Robert Wise wanted the film to have a single rising line of tension, with no light moments after the rumble. Therefore, "I Feel Pretty" was moved earlier, and the positions of "Cool" and "Gee, Officer Krupke" were reversed. Those who feel that the sassy, light-hearted tone of "Gee, Officer Krupke" is out of place following the deaths that end the first act prefer the film's ordering of the numbers. The placement of "I Feel Pretty" and "Gee, Officer Krumpke" after the Rumble in the stage version was meant to help cheer people up after the deaths of Bernardo and Riff, as audiences were not used to death occurring in Broadway musicals. This issue is still heatedly debated among the film's fans.
Chita Rivera originated the role of Anita when West Side Story premiered at New York's Winter Garden Theatre (September 26, 1957). Rita Moreno later played Anita in the film adaptation of the show.
The play "West Side Story" opened at the Winter Garden Theater on September 26, 1957, and ran for 732 performances.
Jerome Robbins rehearsed with the dancers for three months before shooting began. Once location shooting began, however, he kept revising and revising his original choreography. The dancers all claimed that they had never worked so hard on a dance piece, and most of them at one point or another sustained injuries during shooting.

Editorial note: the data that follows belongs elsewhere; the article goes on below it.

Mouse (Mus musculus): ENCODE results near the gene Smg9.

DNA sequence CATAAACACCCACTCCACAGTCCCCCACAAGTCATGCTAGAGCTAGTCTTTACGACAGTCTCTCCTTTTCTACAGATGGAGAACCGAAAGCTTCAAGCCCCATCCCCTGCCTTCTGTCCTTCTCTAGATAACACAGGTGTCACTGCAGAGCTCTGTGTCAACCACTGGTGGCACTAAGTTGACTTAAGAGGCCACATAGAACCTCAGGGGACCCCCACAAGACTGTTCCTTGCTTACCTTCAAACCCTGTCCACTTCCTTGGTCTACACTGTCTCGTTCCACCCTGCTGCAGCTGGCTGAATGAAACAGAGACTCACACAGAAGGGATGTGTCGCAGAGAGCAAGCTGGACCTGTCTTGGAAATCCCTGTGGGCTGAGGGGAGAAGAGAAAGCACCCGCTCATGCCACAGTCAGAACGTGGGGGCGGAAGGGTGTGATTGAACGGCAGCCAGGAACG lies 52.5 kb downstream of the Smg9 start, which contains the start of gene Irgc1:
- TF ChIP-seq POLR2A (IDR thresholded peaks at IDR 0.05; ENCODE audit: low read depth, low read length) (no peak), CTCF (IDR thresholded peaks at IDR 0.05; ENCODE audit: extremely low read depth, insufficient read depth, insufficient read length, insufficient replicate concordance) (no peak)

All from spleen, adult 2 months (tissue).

Jerome Robbins initially refused to work on the film unless he could direct it. Producer Walter Mirisch was nervous about handing the reins entirely over to Robbins, who had never made a film before, so he enlisted Robert Wise to direct the drama while Robbins would handle the singing and dancing sequences. Robbins developed a habit of shooting numerous takes of each scene, to the point where the film went over budget and behind schedule. This led to his firing.